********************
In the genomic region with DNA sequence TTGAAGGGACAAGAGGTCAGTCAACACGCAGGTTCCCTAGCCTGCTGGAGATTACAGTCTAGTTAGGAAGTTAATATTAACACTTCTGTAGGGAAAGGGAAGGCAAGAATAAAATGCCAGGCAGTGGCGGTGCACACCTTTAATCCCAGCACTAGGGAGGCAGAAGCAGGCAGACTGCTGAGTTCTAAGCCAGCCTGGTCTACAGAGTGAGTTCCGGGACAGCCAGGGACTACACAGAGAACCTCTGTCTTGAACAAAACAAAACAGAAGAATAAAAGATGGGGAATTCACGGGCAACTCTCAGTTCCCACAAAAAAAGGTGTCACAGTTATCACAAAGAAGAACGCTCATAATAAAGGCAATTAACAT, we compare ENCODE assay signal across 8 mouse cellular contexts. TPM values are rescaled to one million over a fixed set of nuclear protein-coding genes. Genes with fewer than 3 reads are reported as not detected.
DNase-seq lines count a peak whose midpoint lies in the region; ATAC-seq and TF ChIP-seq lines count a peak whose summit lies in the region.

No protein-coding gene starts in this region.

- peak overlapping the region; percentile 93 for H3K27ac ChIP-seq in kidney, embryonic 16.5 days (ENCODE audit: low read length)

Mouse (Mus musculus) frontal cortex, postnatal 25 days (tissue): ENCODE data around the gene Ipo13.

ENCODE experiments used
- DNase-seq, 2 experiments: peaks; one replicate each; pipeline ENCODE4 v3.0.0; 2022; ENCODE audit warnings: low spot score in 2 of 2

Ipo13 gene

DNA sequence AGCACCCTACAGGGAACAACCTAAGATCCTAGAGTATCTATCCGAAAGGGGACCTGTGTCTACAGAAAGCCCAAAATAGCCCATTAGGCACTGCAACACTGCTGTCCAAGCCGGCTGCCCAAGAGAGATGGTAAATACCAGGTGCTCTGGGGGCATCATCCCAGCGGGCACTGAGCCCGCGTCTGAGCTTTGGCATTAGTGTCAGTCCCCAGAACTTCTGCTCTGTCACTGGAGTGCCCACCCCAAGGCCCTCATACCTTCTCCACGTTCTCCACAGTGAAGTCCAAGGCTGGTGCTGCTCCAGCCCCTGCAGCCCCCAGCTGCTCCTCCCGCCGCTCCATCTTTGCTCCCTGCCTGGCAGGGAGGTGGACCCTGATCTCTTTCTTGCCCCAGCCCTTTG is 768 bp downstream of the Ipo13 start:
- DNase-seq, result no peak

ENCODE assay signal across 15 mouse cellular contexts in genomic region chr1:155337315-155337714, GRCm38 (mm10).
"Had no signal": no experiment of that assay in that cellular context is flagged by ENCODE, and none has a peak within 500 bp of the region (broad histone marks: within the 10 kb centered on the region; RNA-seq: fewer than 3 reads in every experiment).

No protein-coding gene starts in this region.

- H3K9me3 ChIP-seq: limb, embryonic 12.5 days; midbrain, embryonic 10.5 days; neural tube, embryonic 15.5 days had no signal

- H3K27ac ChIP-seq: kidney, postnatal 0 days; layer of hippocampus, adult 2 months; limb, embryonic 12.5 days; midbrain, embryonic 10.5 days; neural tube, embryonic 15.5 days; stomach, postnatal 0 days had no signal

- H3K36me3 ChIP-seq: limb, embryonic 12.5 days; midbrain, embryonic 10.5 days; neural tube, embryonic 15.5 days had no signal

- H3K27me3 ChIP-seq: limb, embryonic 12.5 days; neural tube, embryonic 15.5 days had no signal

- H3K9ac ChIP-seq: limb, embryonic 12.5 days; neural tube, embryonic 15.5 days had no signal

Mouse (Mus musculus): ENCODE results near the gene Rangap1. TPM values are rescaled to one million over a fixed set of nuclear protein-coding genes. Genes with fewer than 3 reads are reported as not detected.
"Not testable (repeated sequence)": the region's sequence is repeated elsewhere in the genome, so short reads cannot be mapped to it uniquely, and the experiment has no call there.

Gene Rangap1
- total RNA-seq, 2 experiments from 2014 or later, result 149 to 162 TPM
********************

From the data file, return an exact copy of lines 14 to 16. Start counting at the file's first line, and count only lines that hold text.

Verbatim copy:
- H3K9me3 ChIP-seq: limb, embryonic 12.5 days; midbrain, embryonic 10.5 days; neural tube, embryonic 15.5 days had no signal

- H3K27ac ChIP-seq: kidney, postnatal 0 days; layer of hippocampus, adult 2 months; limb, embryonic 12.5 days; midbrain, embryonic 10.5 days; neural tube, embryonic 15.5 days; stomach, postnatal 0 days had no signal

- H3K36me3 ChIP-seq: limb, embryonic 12.5 days; midbrain, embryonic 10.5 days; neural tube, embryonic 15.5 days had no signal